• Gregory in Seattle says

      As has been talked already almost to death, the issue is not about looking to connect. It is about not being creepy or predatory when looking to connect. It is about taking everything that is not an explicit “Yes” as a “No,” and taking it politely. It is about not touching unless given unambiguous permission.

      Context is everything, and the context is determined by the person being approached, not by the person doing the approaching. That should be respected.

    • Aaron says

      To Marty Klein (and you), I reply thus:

      1) It’s easy to say “toughen up” when experiencing the usual daily load of harassing behaviors men experience (which is to say, “very little and subdued when present”). If this were an issue of tolerance to bad behavior (which it isn’t, see point two), she would still be facing a different baseline by virtue of being a prominent female and constantly exposed to men being men.

      2) You do not abdicate a man’s responsibility to act like a decent human being by telling a woman that she’s going to have to deal with a bunch of pigs. Even though it’s sadly true that guys are going to be assholes a lot of the time, it’s no less true that they should feel a responsibility to stop being such assholes, out of common decency.

      And contrary to opinion, stuff like this *does* condone the violent behavior, because it pushes back that boundary of what it means to respect a woman as a human being. You may think this is a slippery slope argument, but there’s really not much difference between “I don’t perceive boundaries when attempting to force a connection with this woman emotionally” and “I don’t perceive boundaries when attempting to force a connection with this woman physically”.

      • Robert B. says

        It’s easy to say “toughen up” when experiencing the usual daily load of harassing behaviors men experience (which is to say, “very little and subdued when present”).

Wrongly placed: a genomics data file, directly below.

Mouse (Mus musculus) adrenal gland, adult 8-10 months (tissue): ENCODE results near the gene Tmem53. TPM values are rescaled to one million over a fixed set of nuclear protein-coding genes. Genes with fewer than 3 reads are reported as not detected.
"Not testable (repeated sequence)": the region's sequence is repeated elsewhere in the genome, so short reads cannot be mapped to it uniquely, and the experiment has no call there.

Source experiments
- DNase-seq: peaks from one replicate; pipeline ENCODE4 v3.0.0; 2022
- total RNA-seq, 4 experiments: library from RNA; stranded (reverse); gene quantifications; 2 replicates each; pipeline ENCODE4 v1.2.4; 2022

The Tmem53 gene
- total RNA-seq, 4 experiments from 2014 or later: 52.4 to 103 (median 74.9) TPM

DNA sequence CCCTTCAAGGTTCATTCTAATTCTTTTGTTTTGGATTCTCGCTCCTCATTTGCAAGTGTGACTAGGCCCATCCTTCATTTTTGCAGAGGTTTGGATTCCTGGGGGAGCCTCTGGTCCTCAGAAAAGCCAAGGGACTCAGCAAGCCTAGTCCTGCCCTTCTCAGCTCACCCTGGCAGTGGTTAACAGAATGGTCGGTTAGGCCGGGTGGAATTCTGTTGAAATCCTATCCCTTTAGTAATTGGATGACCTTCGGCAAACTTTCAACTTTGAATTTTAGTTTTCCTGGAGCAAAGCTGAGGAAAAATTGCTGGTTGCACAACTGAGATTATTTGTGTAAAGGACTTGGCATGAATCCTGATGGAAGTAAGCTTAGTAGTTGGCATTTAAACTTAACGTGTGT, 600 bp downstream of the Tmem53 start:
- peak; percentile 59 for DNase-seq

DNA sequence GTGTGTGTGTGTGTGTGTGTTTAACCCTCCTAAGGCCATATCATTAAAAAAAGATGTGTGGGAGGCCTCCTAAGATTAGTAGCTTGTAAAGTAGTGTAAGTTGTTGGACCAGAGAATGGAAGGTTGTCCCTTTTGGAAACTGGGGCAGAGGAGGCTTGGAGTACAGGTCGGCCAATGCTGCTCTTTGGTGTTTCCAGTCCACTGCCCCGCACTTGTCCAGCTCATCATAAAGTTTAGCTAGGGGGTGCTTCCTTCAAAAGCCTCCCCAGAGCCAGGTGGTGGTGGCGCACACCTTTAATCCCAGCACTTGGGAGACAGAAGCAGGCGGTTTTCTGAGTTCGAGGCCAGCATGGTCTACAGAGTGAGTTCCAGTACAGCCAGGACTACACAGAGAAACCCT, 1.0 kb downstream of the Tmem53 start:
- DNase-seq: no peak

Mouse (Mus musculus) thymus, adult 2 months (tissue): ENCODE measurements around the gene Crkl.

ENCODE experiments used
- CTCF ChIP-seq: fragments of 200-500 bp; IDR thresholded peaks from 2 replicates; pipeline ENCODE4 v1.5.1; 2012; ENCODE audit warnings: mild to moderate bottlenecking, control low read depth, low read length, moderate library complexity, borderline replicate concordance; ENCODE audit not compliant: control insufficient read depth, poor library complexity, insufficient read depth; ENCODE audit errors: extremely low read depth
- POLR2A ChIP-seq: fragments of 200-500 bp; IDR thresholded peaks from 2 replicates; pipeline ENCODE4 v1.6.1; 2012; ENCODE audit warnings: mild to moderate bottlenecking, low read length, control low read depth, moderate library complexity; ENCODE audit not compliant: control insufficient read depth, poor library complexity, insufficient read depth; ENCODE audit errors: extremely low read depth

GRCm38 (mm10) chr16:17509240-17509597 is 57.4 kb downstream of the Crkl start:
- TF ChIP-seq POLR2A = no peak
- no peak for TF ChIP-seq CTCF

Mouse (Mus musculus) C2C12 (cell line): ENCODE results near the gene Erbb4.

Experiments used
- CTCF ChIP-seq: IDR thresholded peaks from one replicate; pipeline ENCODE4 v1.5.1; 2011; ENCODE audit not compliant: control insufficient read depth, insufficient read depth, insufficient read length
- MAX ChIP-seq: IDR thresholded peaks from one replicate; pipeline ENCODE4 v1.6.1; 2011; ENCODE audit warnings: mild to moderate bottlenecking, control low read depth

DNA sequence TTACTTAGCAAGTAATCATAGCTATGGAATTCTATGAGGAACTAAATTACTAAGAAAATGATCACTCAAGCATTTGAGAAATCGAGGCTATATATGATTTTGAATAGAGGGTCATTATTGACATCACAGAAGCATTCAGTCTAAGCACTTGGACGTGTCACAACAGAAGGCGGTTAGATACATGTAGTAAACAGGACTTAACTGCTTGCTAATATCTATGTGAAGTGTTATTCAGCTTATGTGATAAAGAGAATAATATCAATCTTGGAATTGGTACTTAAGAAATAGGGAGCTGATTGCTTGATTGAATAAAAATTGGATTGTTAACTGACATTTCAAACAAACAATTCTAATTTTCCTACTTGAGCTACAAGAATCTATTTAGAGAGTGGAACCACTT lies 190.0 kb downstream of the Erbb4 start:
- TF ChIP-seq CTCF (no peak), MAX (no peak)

That last part should have a “usually” in it somewhere. OTOH, those of us guys who actually have experienced a hostile environment from the target’s side tend not to be so dismissive. The difference between an “unwanted [but respectful] sexual advance” and “sexual harassment” is, in my experience, neither subtle nor minor. I’m not at all worried that anyone will ever be confused about which they are receiving.

      • O'Hurlihee says

        I don’t really see the Klein piece as defending pigs or assholes, or condoning anyone “forcing a connection.” Those both strike me as mischaracterizations of the argument.

        As for not being “at all worried that anyone will ever be confused about which they are receiving,” I certainly hope that your lack of worry is justified. To me it seems a trifle optimistic.

    • SallyStrange says

      Let’s not forget that Marty Klein had to lie about Elyse’s encounter with the card-distributing couple in order to make his straw man.

    • Blueaussi says

      Yes, because what we need is another man to tell us how we should feel and react.

      *rolls eyes*

      The problem is not that most women can’t handle unwanted sexual advances, the problem is that we shouldn’t freaking have to! There are places that I will not go because I just get so sick and tired of being hit on all the time.

      And let us not forget in all the verbiage swirling around the front end of the attempted transaction; many times after saying no, a woman has to deal with the wounded ego of the rejected male. It always makes for such a pleasant evening to have to go through the BitchDykeWhoreBarelyBetterThanNothing rant.

      So, please don’t brush aside the suggestion in this blog post because it’s a really good way to look at the situation.

      • O'Hurlihee says